When Being in the Dawg House Is a Treat
Our life is frittered away by detail ... simplify, simplify, wrote Henry David Thoreau in Walden. But that was more than 150 years ago, a time when lifes big basics could be altered by an individual, rather than being bureaucratically locked on a course way beyond our control. These days, when it comes to details, less is not more. While the fine points may provide the icing on the cake, they also dictate how one experiences the good things in life; its a given that the essentials must be right, but its the small stuff that makes the difference between dependable goodness and delight. At Dawg House Grill, small stuff is the specialty, namely minisandwiches shrimp, grilled chicken, and burgers served two per order at miniprices. And as the name suggests, minifrankfurters are also served. But this joint is no hot-dog stand. Its a gourmet fast-food resto/lounge, a concept that couldnt be more Miami (though plans to franchise nationally are in the works).
Of course the South Beach setting an outdoor patio at the Art Deco Tudor Hotel cant be franchised, which is unfortunate because its a pleasant place to hang, especially the sleek, circular bar area at the palm-planted eastern end. But the restaurants real charm stems from an idea that can readily travel: festive food and a killer drink menu. And while the Dawg House concept of producing fast food thats housemade from fresh ingredients is borrowed from fast-casual restaurants, its the little things at Dawgs that make its snacks so uniquely appealing. Consider the franks for instance. All-beef dogs made especially for Dawg House, theyre not at all spicy, but supersavory nonetheless, with a juiciness that results only from major meat, minimal filler. They also have natural casing, meaning great pop when teeth break the skin a quality so rare that its almost a detail by default. The real particulars begin with the rolls: soft yet satisfyingly chewy minihoagie rolls instead of the normal cottony packaged crapola. Then there are the toppings: your choice of mustard (yellow or brown), relish green enough to bring tears to the eyes of Chicago dog lovers, crisp sauerkraut, homemade pushcart onions that also (unlike the jarred kind) retain considerable crunch, raw onions, cheese, tart coleslaw, mild chili (actually too mild for my taste). The best way to go? All the way, with everything. Less is less.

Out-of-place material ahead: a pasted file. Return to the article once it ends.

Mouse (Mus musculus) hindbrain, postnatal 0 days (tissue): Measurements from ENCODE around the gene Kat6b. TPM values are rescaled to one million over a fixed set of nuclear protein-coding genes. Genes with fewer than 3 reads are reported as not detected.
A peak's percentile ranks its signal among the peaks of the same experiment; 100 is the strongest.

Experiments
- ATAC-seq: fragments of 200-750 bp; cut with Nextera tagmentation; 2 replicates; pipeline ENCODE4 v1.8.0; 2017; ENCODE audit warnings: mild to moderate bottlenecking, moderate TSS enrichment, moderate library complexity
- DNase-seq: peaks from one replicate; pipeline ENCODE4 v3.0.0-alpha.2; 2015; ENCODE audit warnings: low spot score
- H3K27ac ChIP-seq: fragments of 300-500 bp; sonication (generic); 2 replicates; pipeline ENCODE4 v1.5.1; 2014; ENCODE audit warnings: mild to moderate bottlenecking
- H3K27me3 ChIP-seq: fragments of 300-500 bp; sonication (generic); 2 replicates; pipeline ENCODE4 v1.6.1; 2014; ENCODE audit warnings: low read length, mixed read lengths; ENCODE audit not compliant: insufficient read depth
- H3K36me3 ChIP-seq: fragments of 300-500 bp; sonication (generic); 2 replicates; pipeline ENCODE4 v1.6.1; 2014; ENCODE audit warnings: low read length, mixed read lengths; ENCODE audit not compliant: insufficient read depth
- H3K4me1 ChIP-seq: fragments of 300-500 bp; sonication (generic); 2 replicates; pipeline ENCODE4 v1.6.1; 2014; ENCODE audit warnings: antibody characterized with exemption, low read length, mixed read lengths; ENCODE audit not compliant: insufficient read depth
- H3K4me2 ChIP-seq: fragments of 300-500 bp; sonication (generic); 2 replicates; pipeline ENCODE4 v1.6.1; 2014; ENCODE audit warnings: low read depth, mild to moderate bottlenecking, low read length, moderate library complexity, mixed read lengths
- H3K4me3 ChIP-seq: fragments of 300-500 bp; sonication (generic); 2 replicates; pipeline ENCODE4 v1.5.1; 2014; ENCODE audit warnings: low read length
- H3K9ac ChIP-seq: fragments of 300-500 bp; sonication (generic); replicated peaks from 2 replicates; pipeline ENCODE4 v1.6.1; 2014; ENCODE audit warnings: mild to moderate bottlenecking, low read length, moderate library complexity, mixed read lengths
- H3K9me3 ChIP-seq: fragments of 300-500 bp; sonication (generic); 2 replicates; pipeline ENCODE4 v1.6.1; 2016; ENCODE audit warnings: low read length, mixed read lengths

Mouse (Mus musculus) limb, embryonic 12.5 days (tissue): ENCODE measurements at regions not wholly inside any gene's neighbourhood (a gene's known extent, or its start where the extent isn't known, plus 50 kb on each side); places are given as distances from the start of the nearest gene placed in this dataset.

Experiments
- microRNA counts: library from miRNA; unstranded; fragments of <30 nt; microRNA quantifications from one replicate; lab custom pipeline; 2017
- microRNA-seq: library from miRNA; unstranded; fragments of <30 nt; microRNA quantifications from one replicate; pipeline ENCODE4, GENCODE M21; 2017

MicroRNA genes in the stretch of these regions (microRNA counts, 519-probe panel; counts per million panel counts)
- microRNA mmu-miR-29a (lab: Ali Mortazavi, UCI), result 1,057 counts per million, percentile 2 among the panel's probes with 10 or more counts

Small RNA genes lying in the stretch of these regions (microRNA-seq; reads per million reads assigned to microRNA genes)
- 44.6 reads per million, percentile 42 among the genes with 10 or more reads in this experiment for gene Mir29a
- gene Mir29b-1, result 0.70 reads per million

The same superior rolls also feature four to five chunks of breaded fried shrimp with lettuce and tomato. Described on the menu as world famous since the restaurants inception, these minisandwiches justify Dawgs premature chutzpah, owing to another delicious detail: In place of mayo or tartar sauce is homemade aioli. Although not garlicky enough to be traditional aioli, its strong citrus jolt counters the fried breading better.
Dawg House also offers normal-size food, like shoestring fries. The basics: Cut fresh from real potatoes and fried until soft inside, theyre crisp and nearly greaseless outside as all fries should be but seldom are. The details: Theyre served in a metal frame containing a paper cone that elegantly eliminates any further greasy residue. They also come with a variety of sauces, ranging from regular ketchup to housemade treats, including aioli and a spicy-sweet coconut chili.
Or take the onion rings as long as you dont try to take any of mine. Okay, that was a little harsh, considering one $3 serving is large enough for two or three people. But in these times, when alleged onion rings are usually more puffed-up batter than onion, Dawgs lightly coated, perfectly fried and seasoned specimens tend to set off a real ring-freaks greed alarm. And the mound is accompanied by the same variety of seductive homemade dips as the fries though not, alas, on a take-out order, which, despite a 10-cent per item packing charge, is unadorned. Some of the other details at Dawg House have yet to be fine-tuned. During two separate visits, the fast food took more than 25 minutes to arrive. Twice also, dogs ordered with cheese were served without. On one occasion the shrimp sandwichs shellfish were perfectly cooked; on another they were overcooked and dry. An Asian chicken noodle salad (with onion, snow peas, cilantro, cabbage, and cashews) that sounded terrific turned up sodden, smothered with a heavy albeit tasty sesame dressing and sporting limp iceberg lettuce. And servers failed to mention several new items not yet printed on the menu, including chicken wings prepared three ways (Buffalo, Asian, and honey mustard).
Still, its hard to be irritated by small lapses when prices are so inexpensive in comparison to South Beach norms. Dogs are two for $3.75, and no food or drink item exceeds $8, except for some reasonably priced bottles of champagne Marlene Dietrichs favorite quaff with hot dogs. Indulge. More is more.
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